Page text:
Skip to comments.10 Snapshots of British Schoolchildren During World War II
Posted on 09/14/2013 5:27:25 AM PDT by NYer
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My father was one of those British schoolchildren, he was born here in the US and had dual citizenship until he joined the US Merchant Marine at age 17.
At the outbreak of the war all the kids from Dundee where he lived were sent north of the city with their mothers, my father being the oldest was sent to live in a hotel in Stonehaven, his siblings about a mile away.
My grandfather stayed behind and dug out and built an Anderson bomb shelter for the family and a few more for a few neighbors (one a double amputee from WWI).
The family returned after a few months and used the shelter (knee deep with water) during a few target of opportunity bombings of Dundee.
My father’s family was the only family not to suffer a death from fighting or malnutrition on his street - he said my grandmother’s garden and stretching out the available food by making soups saved them.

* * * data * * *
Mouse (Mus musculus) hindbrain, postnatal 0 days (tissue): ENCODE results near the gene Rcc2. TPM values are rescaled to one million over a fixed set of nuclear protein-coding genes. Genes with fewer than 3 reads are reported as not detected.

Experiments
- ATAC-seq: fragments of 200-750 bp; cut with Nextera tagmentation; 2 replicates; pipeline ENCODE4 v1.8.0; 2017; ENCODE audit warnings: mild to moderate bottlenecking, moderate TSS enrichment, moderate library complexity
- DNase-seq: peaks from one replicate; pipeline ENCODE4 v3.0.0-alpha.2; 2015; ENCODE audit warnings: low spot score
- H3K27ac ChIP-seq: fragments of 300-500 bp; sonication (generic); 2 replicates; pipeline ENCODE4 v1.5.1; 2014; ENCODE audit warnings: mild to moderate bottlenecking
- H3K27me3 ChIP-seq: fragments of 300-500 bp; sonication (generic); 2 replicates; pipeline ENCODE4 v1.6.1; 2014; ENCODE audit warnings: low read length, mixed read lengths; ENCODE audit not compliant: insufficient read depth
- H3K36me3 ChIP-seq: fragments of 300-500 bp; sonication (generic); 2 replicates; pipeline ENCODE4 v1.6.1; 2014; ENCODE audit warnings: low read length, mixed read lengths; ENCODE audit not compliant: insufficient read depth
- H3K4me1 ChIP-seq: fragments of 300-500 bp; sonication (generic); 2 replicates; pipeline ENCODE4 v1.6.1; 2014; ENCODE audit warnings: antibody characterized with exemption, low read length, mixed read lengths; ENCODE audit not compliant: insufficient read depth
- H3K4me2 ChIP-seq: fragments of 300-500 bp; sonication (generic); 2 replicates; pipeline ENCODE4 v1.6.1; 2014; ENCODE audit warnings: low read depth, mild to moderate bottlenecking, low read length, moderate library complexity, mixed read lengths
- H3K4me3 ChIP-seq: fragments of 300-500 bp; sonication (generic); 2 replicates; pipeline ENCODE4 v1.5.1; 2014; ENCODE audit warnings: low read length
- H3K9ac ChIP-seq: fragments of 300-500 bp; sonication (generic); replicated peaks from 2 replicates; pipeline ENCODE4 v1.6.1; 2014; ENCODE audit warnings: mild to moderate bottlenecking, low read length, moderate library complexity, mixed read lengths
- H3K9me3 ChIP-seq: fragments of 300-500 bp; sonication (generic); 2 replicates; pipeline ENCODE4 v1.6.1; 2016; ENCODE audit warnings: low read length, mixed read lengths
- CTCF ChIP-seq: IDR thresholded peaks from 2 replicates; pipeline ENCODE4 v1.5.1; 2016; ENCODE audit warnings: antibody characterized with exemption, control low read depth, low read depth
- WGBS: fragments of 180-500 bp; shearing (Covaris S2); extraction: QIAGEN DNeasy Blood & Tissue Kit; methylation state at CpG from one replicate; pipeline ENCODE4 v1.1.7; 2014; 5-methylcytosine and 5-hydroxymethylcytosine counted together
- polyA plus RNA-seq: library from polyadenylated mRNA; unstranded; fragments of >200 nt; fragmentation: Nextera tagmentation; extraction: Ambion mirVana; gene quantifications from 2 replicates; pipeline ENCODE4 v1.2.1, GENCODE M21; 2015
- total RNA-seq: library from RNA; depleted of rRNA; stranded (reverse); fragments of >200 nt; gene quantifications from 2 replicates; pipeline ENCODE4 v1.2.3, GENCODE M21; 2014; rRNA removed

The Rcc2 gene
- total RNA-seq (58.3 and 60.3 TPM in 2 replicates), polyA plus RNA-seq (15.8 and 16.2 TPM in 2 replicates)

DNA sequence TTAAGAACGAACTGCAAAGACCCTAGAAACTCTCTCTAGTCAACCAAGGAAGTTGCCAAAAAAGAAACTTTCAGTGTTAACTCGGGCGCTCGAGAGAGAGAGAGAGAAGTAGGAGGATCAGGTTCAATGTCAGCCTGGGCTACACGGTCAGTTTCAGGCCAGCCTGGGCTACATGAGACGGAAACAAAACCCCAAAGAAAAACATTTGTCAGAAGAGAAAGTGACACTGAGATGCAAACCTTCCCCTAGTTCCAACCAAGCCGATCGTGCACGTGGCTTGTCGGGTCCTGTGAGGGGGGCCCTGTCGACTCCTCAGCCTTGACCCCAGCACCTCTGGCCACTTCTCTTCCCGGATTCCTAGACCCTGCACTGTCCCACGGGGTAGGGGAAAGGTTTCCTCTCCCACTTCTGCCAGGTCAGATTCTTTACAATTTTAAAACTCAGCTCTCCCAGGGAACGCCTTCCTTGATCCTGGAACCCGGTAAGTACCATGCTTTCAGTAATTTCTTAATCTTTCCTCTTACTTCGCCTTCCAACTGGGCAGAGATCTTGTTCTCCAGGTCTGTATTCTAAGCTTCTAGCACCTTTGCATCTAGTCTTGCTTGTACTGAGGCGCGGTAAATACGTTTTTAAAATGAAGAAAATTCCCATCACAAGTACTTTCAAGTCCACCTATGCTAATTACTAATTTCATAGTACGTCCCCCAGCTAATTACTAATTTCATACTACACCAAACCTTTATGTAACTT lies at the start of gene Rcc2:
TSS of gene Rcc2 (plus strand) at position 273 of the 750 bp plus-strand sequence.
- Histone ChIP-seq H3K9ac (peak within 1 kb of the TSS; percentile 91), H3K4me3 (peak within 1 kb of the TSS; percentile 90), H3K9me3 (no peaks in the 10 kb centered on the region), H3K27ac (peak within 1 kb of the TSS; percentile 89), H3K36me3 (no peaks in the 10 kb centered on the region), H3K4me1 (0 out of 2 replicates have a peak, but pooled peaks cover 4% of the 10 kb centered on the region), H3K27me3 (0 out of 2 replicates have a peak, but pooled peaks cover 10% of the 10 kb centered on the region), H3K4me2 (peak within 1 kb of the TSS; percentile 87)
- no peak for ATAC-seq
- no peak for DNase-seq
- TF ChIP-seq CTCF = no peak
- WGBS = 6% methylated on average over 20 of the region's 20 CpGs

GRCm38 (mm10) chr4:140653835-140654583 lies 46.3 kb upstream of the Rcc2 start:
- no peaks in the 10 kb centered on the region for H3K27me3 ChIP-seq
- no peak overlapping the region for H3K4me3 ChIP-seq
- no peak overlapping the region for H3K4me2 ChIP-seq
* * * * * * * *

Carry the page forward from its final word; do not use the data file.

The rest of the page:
Anderson Shelters -
They looked like these -
Simple brick structures with a concrete roof and a small wall in front of the entrance to prevent direct entry of shrapnel.
My mother in law was one of those children sent to the country also. She was 8. She stayed at a boarding. school. I have the letters that were sent home. Her mother saved them all. It is fascinating to read of her everyday life. The letters span from that time to she was about 20.
He ran to the school yard, threw up his books and said, "Thank you Adolf"
That one photo of the kids in the shelter with the gas masks could have almost come from the movie.
Only in the movie the kids were reciting the multiplication tables as the teacher lead them.
IIRC it was called “Land of Hope and Glory”
Really interesting film.
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